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In Sweden, between the years 1800 and 1810, there were living-
„ women 328
111 and 120, men 22
121 and 127, men i
The Reports of the Registrar-General of Births, Marriages, and Deaths
give the following results for all England and Wales—Popula
tion 18,897,187:— From 1838 to 1844, that is to say, in five years there died 1,237,986
persons, of these 708 were aged 100 or more. I have not been able to avail myself of those very copious and able Reports after the above date, because since that period the statements have uniformly been 95 years and upwards, and all my tables were arranged as 100 and upwards.
Analysis of the Tables.
110 to 120 , . 331
120 to 130 „ . . 99 IV.
130 to 140 ,
140 to 150 „ . . 11
Lives above 100 in Russia . . 2179
The preceding Tables record that 6201 persons are said to have exceeded 100 years of age. They must be regarded as very short of the number which might be collected if proper attention were paid to the subject. I am fully aware that they may contain many errors and exaggerations, and perhaps some wilful misstatements; but, after having made a due allowance for all these, enough, and more than enough, will remain to justify a fair presumption that human life might endure much longer than it usually does, and to encourage the exertions of those who desire to promote healthful Longevity.
1 An Italian nobleman, who, when young, lived in a free and
dissipated manner, and consequently became so afflicted by disease that it was not supposed he could live many months. At about 40 years of age he resolved on the extraordinarily temperate course of life which he ever after adopted, and, by rigidly adhering to it, became strong, and retained good health. He published a most curious and interesting account of all this, part of which is quoted in the preface. He took daily only 12 oz. of food and 20 oz. of wine. At 70 years old he was over• turned in a carriage; one arm was broken, one leg dislocated, and his head much cut, yet he recovered easily.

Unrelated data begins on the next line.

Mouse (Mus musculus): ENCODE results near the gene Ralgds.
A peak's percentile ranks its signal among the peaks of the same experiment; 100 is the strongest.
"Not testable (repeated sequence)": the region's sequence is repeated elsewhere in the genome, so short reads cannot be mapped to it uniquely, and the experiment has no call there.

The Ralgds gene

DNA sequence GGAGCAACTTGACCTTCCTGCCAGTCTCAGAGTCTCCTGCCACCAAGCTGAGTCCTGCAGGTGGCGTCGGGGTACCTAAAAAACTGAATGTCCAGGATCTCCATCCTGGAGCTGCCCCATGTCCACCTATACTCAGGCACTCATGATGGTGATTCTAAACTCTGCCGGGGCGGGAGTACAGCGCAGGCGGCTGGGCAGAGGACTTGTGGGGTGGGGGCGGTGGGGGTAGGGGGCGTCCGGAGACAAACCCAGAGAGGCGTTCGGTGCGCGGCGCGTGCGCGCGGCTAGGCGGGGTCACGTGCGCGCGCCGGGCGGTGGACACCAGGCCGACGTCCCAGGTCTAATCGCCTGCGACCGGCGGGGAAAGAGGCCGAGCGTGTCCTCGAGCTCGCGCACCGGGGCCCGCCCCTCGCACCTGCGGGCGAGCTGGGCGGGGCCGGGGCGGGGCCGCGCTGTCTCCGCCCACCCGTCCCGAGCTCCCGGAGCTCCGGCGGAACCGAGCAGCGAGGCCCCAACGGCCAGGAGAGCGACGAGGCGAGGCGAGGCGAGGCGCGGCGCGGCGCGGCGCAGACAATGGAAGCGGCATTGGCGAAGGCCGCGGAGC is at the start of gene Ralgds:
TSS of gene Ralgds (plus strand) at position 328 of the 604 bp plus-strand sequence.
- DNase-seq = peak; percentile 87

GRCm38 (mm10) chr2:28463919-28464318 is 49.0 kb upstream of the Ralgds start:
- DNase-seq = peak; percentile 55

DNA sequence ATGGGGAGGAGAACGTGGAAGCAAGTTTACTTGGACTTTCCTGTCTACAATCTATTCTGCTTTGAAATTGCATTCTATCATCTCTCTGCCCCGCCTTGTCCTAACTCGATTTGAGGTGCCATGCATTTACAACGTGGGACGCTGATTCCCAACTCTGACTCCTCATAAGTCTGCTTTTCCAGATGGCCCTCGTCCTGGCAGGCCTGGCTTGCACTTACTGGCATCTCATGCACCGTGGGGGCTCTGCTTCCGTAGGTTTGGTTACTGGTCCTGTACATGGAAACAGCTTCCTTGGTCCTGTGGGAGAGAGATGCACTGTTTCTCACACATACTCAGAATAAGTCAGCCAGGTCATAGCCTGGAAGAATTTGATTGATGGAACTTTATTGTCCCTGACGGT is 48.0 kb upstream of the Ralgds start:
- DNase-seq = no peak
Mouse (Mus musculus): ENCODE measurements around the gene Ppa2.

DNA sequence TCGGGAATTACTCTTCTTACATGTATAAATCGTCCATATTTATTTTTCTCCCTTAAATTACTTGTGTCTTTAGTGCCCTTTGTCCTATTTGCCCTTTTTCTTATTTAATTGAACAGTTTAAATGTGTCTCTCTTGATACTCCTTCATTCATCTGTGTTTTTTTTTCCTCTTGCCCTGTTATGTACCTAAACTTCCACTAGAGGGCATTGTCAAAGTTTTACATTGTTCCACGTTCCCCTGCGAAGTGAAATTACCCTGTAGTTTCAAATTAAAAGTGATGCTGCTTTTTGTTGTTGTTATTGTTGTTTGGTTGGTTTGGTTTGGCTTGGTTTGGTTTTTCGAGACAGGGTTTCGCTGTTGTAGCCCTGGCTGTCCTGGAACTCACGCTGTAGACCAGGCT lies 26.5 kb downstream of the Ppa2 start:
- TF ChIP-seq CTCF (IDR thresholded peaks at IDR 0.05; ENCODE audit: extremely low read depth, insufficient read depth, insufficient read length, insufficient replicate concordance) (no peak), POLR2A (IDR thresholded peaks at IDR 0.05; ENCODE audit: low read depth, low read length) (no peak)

2 Rode to the death of a stag at the age of 90. 4 Two years before she died she could spin.
19 Her father died at 126.
26 His wife died at 106.
27 Was six times married.
28 Died in St. George's Workhouse.
36 Never had a day's illness, nor ever used spectacles.
39 Could read to the last without spectacles, and only kept
his bed one day. 46 Her senses were all unimpaired. :'>2 Died in St. Luke's Workhouse. 62 Senses all unimpaired.
No: 66 In complete health until a few minutes before her death. 76 Worked at his trade until within a few years of his death. 89 Never sick ; never used spectacles ; hunted a year before
bis death ; died suddenly. 93–94 Were married 70 years; died within a few minutes of
each other. 99 Never ill; died suddenly. 102 Her father died at 101, and her mother at 104 years of age. 120 Her understanding remarkably clear, and could walk four
miles at one time a few weeks before her death. 143 This celebrated man never suffered from any disease of
importance, nor felt any of the ill-effects of age, until
after his 90th year. 148 Died in St. George's Workhouse. 156 Became blind at 86, and at 106 regained his sight by being
couched. 161 Had several new teeth at 90. 194 His father 107. 204 Was gay to the last; at 104 she danced at the wedding of
one of her grandchildren. 228 He was porter at the Palace Gate, Salisbury; it was his
duty to wind up a clock which was at the top of the Palace, and he performed this duty until within a year of his death. He was remarkably upright in his deport
ment, and walked well to the last. 285 Had a sister 105. 306 Her husband 104. 324 Her faculties remarkably strong; she was active and able
to walk until near her death. 336 His wife, aged 100, survived him. 338 Could walk five or six miles with ease until within a few
months of his death. 342 Her husband died at 100.
360 Worked as a ploughman for 88 years. 395–396 Died within 48 hours of each other. 456 Wife died at 107.